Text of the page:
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    ABSTRACT: Showing empathy is crucial for social functioning and empathy is related to group membership. The aim of the current study was to investigate the influence of experimentally generated groups on empathy for pain in a functional magnetic resonance imaging (fMRI) paradigm. Thirty healthy participants underwent a minimal group paradigm to create two groups. While BOLD contrast was measured using fMRI, subjects were instructed to empathize with ingroup and outgroup members, who were depicted in a picture paradigm of painful and neutral situations. Behavioral measure of state empathy was measured using a visual analog scale. Furthermore, self-reported trait empathy measures were obtained. Repeated-measures ANOVAs were conducted for fMRI and behavioral data. In addition to a main effect of pain in pain-related areas, a main effect of group in areas belonging to the visual cortex was found. Although there was no ingroup bias for empathy ratings, subjects showed altered neural activation in regions of the right fusiform gyrus, the cerebellum, the hippocampal and amygdala region during the pain×group interaction. Activation in the preceding structures, revealed by the interaction of pain by group, suggests that activation in the pallidum might reflect specific empathy for pain-related regulation processes. Copyright © 2015 Elsevier Ireland Ltd. All rights reserved.
    08/2015; 234(1). DOI:10.1016/j.pscychresns.2015.08.006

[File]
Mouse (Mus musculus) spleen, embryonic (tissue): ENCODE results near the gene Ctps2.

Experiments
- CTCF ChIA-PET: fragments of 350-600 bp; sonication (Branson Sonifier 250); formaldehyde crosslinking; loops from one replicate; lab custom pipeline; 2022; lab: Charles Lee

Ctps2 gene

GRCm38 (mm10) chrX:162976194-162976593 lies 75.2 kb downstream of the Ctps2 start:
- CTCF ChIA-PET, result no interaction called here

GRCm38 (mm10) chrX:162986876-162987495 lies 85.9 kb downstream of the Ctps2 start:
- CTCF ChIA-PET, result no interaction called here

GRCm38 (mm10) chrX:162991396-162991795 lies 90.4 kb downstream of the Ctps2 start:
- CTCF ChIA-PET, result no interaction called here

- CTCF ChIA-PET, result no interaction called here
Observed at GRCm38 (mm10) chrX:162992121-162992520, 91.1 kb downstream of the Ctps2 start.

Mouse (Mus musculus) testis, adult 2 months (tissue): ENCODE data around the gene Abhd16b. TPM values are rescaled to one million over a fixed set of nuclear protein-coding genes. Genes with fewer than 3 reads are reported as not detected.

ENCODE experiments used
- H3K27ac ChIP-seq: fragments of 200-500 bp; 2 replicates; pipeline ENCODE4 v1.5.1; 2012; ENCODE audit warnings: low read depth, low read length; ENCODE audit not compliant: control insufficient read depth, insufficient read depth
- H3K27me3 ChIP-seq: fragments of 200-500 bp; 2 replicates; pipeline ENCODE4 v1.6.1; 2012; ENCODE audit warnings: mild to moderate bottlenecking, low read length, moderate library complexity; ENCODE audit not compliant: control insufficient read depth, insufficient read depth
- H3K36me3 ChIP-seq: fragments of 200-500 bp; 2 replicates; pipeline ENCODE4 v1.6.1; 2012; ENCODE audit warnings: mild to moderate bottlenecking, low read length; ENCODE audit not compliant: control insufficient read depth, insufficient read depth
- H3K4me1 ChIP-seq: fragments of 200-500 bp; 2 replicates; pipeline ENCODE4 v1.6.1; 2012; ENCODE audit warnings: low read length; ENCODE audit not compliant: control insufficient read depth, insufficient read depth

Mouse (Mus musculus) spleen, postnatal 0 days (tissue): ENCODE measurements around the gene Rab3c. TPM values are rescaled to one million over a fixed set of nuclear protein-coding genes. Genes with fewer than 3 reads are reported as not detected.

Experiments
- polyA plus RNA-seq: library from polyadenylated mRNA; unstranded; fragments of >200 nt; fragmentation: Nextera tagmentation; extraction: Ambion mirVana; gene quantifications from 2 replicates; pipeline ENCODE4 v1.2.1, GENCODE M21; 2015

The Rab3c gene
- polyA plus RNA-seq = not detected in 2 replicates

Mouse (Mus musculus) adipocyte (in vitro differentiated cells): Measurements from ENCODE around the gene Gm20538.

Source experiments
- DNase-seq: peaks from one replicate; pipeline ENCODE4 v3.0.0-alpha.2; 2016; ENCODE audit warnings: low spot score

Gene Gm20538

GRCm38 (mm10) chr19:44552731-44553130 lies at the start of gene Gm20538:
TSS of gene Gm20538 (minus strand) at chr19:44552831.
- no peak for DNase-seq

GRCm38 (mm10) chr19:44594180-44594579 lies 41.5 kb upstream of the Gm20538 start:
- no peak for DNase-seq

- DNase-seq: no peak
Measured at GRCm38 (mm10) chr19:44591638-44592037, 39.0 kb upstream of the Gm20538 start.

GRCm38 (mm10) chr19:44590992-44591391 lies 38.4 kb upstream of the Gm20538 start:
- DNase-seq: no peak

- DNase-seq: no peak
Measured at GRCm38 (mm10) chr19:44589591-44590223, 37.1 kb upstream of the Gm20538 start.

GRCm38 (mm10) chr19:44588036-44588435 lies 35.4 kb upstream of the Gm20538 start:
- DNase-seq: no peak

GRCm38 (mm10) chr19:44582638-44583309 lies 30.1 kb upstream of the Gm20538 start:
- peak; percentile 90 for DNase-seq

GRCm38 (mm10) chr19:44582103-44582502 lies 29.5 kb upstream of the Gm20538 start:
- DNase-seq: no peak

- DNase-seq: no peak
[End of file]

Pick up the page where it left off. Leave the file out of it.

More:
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    ABSTRACT: Adult attachment style (AAS) is a personality trait that affects social cognition. Behavioral data suggest that AAS influences mentalising proficiency, i.e. the ability to predict and explain people's behavior with reference to mental states, but the neural correlates are unknown. We here tested how the AAS dimensions "avoidance" (AV) and "anxiety" (ANX) modulate neural correlates of mentalising. We measured brain activation using fMRI in 164 healthy subjects during an interactive mentalising paradigm (prisoner's dilemma game). AAS was assessed with the Relationship Scales Questionnaire, including the subscales AV and ANX. Our task elicited a strong activation of the mentalising network, including bilateral precuneus, (anterior, middle, and posterior) cingulate cortices, temporal poles, inferior frontal gyri, temporoparietal junctions, superior medial frontal gyri as well as right medial orbital frontal gyrus, superior temporal gyrus, middle frontal gyrus, and amygdala. We found that AV is positively and ANX negatively correlated with task-associated neural activity in the right amygdala, middle frontal gyrus, midcingulate cortex, and superior parietal lobule, and in bilateral inferior frontal gyri. These data suggest that avoidantly attached adults activate brain areas implicated in emotion regulation and cognitive control to a larger extent than anxiously attached individuals during mentalising. Copyright © 2015. Published by Elsevier Ltd.